Guitarist Stevie Salas on the Bill & Ted film set with George Carlin.
“With the new Bill and Ted movie coming out, I’m getting a lot of messages from people,” says San Diego-bred guitarist Stevie Salas, who was only 23 when he played all the guitars and wrote the entire guitar score for the first film in the franchise, Bill & Ted’s Excellent Adventure (1989). “The end solo wasn’t in the script, it was added last minute.”
The opportunity came while Salas was a staff producer for David Kershenbaum (Joe Jackson, Tracy Chapman, Supertramp). “Well, one day David came into the studio and said he needed me to produce a new band called Warrant for a soundtrack for a new movie called Bill & Ted, and he also said it was about these two kids who loved music but couldn’t play, and then he showed me a script and told me I had to create a guitar score over the existing score to make it more exciting…. There was no blueprint for me to follow and no internet for me to explore, so I had no rules.”
Salas finished the score, or at least he thought it was done. “A few months later, I got a call. The end of the film was not testing well and they wanted me to come out and film a wild guitar solo for the end of the movie. So one night in the Palisades, at a garage dressed up like the set, we shot the whole guitar giveaway and wild guitar solo ending.”
When George Carlin’s character Rufus tears off a wicked solo, that’s former Oceanside high school student Salas playing the guitar. “That night, they dressed me and George Carlin up in identical outfits and shot me — and my brown hands — from the neck down and George from the neck up.... I didn’t try to make the end solo epic, I tried to make it funny since the film was a comedy.”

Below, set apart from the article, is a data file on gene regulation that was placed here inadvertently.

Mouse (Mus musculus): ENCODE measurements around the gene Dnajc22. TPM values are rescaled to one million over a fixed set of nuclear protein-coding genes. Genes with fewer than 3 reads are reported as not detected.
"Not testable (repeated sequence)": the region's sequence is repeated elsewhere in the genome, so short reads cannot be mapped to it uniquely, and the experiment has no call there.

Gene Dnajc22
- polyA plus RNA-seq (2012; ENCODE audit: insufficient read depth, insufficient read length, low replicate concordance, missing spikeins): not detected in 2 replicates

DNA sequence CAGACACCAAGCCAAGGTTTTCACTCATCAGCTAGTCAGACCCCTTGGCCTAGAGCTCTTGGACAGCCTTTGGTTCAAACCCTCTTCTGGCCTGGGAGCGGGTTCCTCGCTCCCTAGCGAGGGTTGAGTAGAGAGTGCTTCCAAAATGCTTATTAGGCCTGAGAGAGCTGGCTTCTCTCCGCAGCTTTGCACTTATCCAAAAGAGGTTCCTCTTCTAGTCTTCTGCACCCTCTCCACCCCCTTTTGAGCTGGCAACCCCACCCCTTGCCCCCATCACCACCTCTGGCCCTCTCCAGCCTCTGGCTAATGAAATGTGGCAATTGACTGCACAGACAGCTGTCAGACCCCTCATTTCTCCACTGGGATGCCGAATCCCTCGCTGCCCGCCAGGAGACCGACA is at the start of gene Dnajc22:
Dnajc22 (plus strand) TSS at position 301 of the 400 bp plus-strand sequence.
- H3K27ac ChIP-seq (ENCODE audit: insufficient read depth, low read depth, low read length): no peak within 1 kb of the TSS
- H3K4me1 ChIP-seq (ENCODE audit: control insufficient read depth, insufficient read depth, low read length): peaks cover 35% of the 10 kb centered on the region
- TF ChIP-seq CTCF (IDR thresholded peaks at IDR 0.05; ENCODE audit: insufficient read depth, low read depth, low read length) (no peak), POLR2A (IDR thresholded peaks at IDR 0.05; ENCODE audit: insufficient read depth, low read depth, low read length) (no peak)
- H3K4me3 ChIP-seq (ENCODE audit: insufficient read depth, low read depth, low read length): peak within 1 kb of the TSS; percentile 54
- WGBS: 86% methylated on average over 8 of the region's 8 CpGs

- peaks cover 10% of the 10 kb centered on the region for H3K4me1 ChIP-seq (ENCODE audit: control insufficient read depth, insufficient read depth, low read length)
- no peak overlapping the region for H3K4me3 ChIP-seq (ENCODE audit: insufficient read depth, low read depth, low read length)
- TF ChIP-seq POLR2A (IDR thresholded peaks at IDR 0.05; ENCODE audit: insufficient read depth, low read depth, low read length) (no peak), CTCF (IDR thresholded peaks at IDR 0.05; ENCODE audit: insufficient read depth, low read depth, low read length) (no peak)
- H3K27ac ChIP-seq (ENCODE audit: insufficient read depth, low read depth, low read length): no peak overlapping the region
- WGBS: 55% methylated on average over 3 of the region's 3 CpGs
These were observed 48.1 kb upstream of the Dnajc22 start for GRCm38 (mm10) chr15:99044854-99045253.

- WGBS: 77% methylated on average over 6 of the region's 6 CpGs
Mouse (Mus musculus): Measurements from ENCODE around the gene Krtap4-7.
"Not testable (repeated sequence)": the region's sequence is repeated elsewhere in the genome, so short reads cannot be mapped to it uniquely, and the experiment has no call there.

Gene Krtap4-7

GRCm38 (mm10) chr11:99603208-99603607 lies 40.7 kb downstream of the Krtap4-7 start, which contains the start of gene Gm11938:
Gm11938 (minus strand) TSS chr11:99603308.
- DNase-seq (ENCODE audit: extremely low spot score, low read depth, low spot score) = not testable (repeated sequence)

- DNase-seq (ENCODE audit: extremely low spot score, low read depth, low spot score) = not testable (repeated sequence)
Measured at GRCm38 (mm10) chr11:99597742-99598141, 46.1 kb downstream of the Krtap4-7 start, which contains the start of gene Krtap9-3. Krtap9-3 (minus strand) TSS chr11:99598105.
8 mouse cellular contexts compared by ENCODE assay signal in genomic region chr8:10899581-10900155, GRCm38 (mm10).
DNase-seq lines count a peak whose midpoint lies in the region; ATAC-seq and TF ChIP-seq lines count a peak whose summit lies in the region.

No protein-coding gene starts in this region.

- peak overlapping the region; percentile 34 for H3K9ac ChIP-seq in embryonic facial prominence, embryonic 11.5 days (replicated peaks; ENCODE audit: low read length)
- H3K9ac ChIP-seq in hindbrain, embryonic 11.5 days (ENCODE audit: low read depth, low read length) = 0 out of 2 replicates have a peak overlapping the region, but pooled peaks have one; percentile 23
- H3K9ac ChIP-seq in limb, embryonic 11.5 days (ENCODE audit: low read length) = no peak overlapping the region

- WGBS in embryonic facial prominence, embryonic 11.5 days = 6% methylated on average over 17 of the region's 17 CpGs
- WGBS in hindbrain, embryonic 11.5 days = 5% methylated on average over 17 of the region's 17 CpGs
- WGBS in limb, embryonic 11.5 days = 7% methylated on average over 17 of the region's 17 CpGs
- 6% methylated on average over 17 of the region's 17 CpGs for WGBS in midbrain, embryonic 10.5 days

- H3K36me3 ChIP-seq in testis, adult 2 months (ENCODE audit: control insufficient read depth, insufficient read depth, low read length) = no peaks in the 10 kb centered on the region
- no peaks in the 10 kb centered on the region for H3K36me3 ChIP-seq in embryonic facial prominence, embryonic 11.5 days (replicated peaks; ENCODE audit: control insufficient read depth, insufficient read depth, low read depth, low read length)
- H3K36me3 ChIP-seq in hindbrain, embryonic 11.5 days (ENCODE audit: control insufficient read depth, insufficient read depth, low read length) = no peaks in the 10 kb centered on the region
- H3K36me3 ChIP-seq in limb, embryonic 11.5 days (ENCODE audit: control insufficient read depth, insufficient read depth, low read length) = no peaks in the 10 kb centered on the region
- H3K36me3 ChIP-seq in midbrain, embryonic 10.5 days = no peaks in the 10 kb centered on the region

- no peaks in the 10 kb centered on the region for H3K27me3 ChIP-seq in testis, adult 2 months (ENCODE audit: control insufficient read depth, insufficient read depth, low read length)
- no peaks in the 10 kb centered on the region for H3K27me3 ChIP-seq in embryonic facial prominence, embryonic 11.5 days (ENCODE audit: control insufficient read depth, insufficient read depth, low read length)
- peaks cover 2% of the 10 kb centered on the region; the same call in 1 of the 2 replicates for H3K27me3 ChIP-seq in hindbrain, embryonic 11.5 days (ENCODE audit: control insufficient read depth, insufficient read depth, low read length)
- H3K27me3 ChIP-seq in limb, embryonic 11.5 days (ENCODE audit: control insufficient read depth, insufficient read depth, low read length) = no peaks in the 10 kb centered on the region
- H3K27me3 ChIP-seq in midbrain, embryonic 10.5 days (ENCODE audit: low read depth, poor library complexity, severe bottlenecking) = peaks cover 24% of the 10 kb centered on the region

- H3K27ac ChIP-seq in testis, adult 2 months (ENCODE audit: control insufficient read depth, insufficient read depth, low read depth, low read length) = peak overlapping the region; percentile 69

“So, in this scene we do the crazy solo, then for the very end, when Bill and Ted and the gals jump around, I had to score that as if I really couldn’t play. So I played the guitars left-handed and Winston A. Watson Jr. played the drums left-handed, and yes, that was me on piano too.”
“I hear there’s a tab of my wild solo, and it’s funny ‘cause I just made my hands move like crazy while filming, then later had to go back and score to my hands. There was no plan or anything worked out, I just followed my hands and that’s what you got.”
Salas has a photo of himself in wardrobe with Carlin. “Keep in mind it was 1987, 1988, that’s why my hair was bananas. George and I hung out all night and shared a trailer. He told me the most amazing stories all night long about his life. I’ve worked with everyone from Mick Jagger to Justin Timberlake since then, but that night with George was one I’ll always treasure.”
The film shoot was also the first (but not last) time he met the film’s stars Keanu Reeves and Alex Winter. “Everyone talks about the end George Carlin solo, but I had the most fun creating the Wyld Stallyns sound when Keanu and Alex were in the jam room. Party on, dudes!”
Salas, a Mescalero Apache Indian who chose a music career over joining the Coast Guard, has gone on to score several more movies, as well as branching into film production. One of his newest projects with Seeing Red 6Nations, The Water Walker, was just accepted for screening at the prestigious Toronto International Film Festival. His documentary Rumble: The Indians Who Rocked the World received a 2020 news and documentary Emmy Award nomination.